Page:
“I was surprised that maternal sensitivity had such strong and consistent effects on oral language learning,” said Alexandra L. Quittner, lead investigator of the study and director of the Child Division in the Department of Psychology in UM’s College of Arts and Sciences. The results of her study, one of the largest and most representative on the effects of parenting on young deaf children who wear cochlear implants, are published in the Journal of Pediatrics.

“The findings indicate that pediatric cochlear implant programs should offer parent training that facilitates a more positive parent-child relationship and fosters the child’s development of autonomy and positive regard,” Quittner said.

Her study investigated the role of parental behavior in language growth for deaf children. Maternal sensitivity was measured in videotaped interactions with the child and defined as the degree to which a mother expressed positive regard for and emotional support of the child.

The study included 188 children between the ages of five months and 5 years with severe to profound hearing loss. In addition to analyzing the effects of maternal sensitivity on language development, the study looked at the impact of cognitive and language stimulation. Parent-child interactions observed and coded included free play, puzzle solving, and an art gallery task with five posters mounted at different heights on the walls of the playroom.

The largest improvements in language development were observed in children whose parents displayed high sensitivity. Language stimulation was also an important predictor of language gains but was most effective when delivered in a sensitive manner. Deaf children with sensitive parents had only a one-year delay in oral language compared to 2.5 years among those with less sensitive parents.

This cohort of deaf and hearing children has now been followed for approximately eight years post-implantation. The National Institutes of Health recently funded the competitive renewal, allowing the researchers to follow them for another five years into adolescence. It will focus on their cognitive and social development as well as their academic achievement.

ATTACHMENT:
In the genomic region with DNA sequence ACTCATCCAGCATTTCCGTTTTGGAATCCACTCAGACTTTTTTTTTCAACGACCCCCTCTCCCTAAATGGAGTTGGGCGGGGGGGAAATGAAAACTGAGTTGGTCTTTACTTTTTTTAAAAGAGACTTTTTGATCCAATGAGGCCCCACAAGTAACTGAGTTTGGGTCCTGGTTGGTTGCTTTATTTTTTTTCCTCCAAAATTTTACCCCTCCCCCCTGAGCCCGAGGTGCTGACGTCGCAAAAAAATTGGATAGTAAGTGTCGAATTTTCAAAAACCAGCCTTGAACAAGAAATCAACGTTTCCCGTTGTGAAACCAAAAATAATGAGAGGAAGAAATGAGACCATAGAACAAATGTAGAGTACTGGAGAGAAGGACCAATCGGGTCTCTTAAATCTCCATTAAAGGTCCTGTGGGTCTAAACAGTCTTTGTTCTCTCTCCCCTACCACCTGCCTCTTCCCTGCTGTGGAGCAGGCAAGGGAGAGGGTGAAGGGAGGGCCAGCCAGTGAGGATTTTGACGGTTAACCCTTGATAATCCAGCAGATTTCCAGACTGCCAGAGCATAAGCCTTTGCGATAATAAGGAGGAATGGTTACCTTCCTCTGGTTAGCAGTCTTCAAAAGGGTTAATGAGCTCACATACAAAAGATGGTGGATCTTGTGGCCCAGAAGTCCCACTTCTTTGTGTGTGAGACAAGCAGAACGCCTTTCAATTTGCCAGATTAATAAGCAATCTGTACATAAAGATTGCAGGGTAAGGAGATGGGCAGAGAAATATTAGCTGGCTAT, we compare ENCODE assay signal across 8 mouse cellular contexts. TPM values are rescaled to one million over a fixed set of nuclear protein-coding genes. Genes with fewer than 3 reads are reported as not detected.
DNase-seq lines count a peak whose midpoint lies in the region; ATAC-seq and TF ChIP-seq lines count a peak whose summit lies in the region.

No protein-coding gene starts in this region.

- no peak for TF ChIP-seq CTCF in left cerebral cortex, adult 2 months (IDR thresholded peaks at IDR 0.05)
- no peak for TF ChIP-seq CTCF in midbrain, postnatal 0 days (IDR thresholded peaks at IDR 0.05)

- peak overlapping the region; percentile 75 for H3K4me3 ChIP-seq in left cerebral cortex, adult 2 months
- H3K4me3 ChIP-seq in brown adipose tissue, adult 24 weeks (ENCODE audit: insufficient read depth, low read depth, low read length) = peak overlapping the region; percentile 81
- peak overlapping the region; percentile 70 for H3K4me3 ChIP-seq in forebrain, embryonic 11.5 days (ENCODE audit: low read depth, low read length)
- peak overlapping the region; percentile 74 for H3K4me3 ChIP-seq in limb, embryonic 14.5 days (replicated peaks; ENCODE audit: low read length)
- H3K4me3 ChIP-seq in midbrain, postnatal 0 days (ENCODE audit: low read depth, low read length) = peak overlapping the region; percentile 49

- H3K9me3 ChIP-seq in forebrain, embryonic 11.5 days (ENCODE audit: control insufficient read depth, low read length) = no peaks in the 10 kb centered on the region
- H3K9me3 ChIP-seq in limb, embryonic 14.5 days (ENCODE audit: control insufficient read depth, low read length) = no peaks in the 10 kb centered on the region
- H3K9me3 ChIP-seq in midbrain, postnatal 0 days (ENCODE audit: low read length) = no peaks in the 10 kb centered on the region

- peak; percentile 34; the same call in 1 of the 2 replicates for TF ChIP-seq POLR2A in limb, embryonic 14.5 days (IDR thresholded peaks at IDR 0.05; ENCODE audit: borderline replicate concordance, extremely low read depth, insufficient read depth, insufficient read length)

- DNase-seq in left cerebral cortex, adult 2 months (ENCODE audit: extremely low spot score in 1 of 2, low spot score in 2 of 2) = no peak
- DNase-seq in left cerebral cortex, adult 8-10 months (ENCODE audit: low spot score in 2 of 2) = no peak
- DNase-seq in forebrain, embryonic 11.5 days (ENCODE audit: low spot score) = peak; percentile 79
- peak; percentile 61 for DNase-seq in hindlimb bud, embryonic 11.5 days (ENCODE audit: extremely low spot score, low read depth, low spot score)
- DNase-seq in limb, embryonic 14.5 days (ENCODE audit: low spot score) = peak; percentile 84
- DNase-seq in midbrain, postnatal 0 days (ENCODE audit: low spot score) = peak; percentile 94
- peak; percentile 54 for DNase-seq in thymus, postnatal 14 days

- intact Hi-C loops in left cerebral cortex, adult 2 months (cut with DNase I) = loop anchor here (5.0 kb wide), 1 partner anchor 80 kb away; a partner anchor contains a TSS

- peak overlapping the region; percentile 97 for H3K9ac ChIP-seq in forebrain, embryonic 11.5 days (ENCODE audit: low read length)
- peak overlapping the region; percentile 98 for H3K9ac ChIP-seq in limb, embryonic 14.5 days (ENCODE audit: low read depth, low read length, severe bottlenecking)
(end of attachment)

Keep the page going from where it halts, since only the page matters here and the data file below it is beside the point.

Contributing to the study are the UM Cochlear Implant Team, including the director of the Barton G Kids Hear Now Program; Ivette Cejas, assistant professor, Department of Otolaryngology; David Barker, assistant professor at Brown University; John Niparko, chair of the Department of Otolaryngology at the University of Southern California (USC); Laurie Eisenberg, clinical professor at USC and the House Ear Institute; and Emily Tobey, professor at the University of Texas in Dallas.

 

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Applications Being Accepted for Resident Faculty Position

Applications are now being accepted for a resident faculty associate master position on the University of Miami’s Coral Gables campus. Reporting to the senior vice provost and dean of undergraduate education, the resident faculty associate master serves as a positive and visible member of a residential college community. The master’s primary role is to provide academic advising and academic mentoring to resident students.  In addition, the master collaborates with college staff to help plan and implement educational, academic, social, and cultural programs while serving as a role model, advisor, and leader in the residential community.

Qualifications
Candidates should preferably be a full-time faculty member and have a minimum of two to three years of university teaching experience and demonstrated experience in academic advising and mentoring. Applicants should be student centered, innovative, capable of collaborating with residence life staff, willing to work with students and build sustainable links between curricular and co-curricular experiences, and have a knowledge and understanding of a large urban research university. Candidates also should be familiar with the University of Miami’s residential college system, the educational mission of the University, issues facing today’s college students, and be able to relate and communicate with college students. They should possess strong interpersonal and communication skills and the ability to work effectively with students and residential college staff.

How to Apply
1. Review the Resident Faculty Request for Proposal at the Department of Housing and Residential Life website at www.miami.edu/housing.

2. Submit a resume/curriculum vitae.

3. Submit a proposal no longer than five pages describing the following:

a) strategies for providing resident students with effective academic advising and mentoring;

b) suggestions for initiatives that have a defined educational purpose and can achieve meaningful and assessable educational goals;

c) how you would collaborate with residential college staff to enhance student learning, development, and academic success;

d) how you would work effectively with other faculty in the residential colleges to improve student learning and academic success.

Completed applications must be received by Friday, April 19. Please send completed applications: Senior Vice Provost and Dean of Undergraduate Education, 240 Ashe Building, Coral Gables, Florida 33146, or via email to srembold@miami.edu.